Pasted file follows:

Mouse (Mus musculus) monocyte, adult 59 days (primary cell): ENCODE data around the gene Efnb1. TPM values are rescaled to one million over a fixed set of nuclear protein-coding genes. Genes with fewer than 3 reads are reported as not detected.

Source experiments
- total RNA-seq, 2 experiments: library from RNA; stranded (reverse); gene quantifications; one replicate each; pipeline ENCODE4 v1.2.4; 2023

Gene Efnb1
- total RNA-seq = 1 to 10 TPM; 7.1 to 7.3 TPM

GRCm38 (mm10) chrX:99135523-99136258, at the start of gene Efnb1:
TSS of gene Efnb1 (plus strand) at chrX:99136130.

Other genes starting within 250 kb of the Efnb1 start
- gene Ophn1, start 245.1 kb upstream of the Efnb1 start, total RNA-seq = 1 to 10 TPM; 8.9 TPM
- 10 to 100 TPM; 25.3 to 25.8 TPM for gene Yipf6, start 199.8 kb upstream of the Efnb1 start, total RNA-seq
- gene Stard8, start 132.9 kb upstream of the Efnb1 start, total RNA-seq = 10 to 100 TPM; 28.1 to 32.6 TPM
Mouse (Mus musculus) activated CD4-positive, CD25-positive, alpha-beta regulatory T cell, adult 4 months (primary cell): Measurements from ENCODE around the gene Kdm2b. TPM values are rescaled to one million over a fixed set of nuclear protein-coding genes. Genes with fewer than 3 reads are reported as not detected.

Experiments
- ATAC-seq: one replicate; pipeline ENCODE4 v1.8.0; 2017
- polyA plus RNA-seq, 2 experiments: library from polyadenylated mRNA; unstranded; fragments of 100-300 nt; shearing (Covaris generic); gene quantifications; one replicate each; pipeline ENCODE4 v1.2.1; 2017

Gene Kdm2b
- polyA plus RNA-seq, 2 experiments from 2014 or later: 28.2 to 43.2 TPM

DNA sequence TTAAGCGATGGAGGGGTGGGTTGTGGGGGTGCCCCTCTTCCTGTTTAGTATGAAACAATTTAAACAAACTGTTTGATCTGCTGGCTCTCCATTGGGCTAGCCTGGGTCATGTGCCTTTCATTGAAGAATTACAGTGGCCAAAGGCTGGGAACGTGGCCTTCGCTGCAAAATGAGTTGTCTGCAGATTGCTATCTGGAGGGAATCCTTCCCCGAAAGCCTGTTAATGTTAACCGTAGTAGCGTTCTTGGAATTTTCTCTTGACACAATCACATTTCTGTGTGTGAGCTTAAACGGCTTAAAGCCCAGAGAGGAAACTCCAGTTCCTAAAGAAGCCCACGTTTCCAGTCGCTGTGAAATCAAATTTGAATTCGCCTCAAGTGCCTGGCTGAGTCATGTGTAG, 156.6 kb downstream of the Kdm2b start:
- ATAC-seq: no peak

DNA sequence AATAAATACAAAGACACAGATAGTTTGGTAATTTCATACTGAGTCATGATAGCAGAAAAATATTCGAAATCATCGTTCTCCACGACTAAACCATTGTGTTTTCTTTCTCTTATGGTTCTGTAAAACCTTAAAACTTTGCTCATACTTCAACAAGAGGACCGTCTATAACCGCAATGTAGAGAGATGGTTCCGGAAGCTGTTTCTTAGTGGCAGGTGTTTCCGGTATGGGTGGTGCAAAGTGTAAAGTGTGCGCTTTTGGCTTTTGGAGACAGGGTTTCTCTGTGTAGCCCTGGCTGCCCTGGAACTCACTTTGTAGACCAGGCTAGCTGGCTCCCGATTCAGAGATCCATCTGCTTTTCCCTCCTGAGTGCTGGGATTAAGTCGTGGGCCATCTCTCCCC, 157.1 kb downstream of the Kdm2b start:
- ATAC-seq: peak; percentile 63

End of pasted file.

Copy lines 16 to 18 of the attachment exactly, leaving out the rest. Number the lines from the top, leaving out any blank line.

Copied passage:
Gene Kdm2b
- polyA plus RNA-seq, 2 experiments from 2014 or later: 28.2 to 43.2 TPM

DNA sequence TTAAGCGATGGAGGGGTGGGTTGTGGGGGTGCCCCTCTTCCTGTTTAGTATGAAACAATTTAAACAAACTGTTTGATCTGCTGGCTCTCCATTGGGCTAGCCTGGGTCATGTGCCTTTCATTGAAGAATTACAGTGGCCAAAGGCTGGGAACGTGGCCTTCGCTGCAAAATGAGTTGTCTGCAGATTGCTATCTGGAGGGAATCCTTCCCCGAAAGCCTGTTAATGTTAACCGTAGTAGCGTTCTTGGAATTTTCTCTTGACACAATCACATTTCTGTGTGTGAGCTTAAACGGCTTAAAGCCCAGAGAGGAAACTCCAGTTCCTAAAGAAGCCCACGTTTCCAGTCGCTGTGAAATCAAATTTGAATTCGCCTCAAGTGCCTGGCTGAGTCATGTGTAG, 156.6 kb downstream of the Kdm2b start: